The second catch is, as a justice of the United States Supreme Court serves for life (or for however long he or she desires), it can well be (and has often been) that no vacancy comes about on the bench during a presidential term and, accordingly, the opportunity to nominate a justice does not avail itself.
And, while not exactly a third catch, sometimes justices disappoint. It is well known in the annals of the Court that a presumed liberal has a change of heart after being seated and, more often, a conservative may change his stripes to a more liberal hue. In fact, one prominent measure of judicial ideology — the Martin-Quinn score — suggests the general trend of many justices to liberalize as they age.
Why this matters
In any event, it is essential to understand why the nomination of Supreme Court justices is so important and to garner that understanding it is, in turn, essential to comprehend the structure of our form of government.
Other than the Fourth Estate of a free and open press, there are three branches of the federal government: the executive (the president and his appointed cabinet), the legislative (U.S. Representatives and Senators) and the judiciary (the U.S. Supreme Court and the lower federal courts — federal district courts which are the trial level for disputes, and the Circuit Courts of Appeal — in this region, the 10th Circuit Court of Appeals, which is centered in Denver. There are 11 Circuits, The 10th Circuit includes the states of Utah, Wyoming, Colorado, New Mexico, Kansas and Oklahoma).
For a case to be tried in federal court, generally speaking, there must be diversity jurisdiction and the amount in dispute must be at least $75,000. Diversity jurisdiction means, simply, that the disputants must be citizens of different states. Appeal from trial is taken to the Circuit Court of Appeals and then may advance to the United States Supreme Court. I use the word may intentionally in the preceding sentence as it is not a matter of right that a matter will be heard by the Supremes. Rather, the Supremes accept a matter for consideration upon a writ of certiorari (known among lawyers as simply “on cert”). On cert means that the Court has determined to hear a matter which has been appealed to it.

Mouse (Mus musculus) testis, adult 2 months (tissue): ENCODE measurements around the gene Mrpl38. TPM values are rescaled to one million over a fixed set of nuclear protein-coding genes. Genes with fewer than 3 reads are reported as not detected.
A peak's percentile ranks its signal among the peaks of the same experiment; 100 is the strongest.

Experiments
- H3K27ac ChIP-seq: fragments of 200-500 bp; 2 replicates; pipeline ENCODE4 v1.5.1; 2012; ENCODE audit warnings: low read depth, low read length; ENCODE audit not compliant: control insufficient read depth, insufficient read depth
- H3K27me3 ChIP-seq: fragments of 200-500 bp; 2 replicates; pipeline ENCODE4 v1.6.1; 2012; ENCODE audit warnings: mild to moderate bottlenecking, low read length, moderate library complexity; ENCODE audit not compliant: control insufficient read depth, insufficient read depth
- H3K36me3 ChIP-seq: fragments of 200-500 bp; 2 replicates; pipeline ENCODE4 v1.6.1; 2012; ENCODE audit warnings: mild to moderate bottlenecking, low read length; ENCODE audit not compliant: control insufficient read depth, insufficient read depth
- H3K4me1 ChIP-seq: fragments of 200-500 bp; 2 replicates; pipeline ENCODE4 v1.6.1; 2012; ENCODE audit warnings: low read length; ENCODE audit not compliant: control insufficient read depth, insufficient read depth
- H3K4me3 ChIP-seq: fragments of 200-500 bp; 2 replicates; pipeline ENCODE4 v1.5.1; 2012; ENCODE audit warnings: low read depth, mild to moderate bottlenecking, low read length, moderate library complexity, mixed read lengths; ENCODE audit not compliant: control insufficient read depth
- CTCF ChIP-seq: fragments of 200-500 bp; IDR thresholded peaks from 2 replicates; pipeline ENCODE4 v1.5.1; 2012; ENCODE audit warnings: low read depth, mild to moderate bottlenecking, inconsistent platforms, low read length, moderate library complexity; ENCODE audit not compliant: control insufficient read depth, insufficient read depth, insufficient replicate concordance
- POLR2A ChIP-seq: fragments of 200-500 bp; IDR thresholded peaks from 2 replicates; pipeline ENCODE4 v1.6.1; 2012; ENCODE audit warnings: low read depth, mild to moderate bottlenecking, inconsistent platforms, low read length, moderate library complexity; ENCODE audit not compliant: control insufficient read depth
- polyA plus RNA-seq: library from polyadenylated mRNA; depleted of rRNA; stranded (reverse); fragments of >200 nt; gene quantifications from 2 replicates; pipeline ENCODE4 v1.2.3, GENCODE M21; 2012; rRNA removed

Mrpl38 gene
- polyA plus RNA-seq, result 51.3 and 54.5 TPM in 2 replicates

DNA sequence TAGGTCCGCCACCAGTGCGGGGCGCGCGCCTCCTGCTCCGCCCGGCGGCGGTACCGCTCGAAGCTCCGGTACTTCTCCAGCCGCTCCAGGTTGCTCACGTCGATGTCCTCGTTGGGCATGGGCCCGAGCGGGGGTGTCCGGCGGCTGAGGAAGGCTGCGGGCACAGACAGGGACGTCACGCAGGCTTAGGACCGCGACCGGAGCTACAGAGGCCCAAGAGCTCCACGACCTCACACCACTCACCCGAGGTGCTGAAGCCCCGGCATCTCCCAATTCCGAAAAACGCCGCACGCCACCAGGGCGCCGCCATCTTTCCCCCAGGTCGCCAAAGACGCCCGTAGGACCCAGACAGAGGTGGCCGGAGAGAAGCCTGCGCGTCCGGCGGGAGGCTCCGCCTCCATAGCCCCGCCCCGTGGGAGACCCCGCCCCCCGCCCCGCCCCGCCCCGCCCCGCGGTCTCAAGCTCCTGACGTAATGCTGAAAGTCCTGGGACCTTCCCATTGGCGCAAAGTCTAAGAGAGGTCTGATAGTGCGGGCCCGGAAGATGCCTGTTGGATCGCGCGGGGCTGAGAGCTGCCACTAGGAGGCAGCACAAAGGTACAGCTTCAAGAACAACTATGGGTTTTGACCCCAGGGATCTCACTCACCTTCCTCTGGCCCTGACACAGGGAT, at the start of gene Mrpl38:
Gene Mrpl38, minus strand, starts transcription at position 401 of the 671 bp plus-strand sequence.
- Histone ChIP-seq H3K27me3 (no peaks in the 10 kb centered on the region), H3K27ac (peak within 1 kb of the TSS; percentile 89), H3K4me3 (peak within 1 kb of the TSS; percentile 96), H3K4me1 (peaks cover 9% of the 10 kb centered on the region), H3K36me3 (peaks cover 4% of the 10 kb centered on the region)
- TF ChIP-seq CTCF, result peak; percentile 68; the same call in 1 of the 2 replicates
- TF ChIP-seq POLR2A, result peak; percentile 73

As a practical matter, the Supremes grant cert to less than 1 percent of the appeals submitted to them for hearing and, generally speaking, it grants cert to hot button issues — developing areas of law, and matters which, if heard, might help in resolving conflicting decisions which have been rendered in similar cases in the various circuits.
While the executive steers policy and the legislative branch creates law, it is up to the Supremes to interpret the law, always in the context of Constitutional interpretation and permissibility. Accordingly, as the United States Supreme Court is the final arbiter of the laws, having justices appointed to the Court who share a president’s philosophy of governance and Constitutional construction is a key legacy of any administration.
When the president gets a shot at an appointment, it’s like Christmas. But let’s save that for the next part in the series.
Rohn K. Robbins is an attorney licensed before the Bars of Colorado and California who practices Of Counsel in the Vail Valley with the Law Firm of Stevens, Littman, Biddison, Tharp & Weinberg LLC. His practice areas include: business and commercial transactions, real estate and development, family law, custody, and divorce and civil litigation. Robbins may be reached at 970-926-4461 or at his email address, Robbins@SLBLaw.com.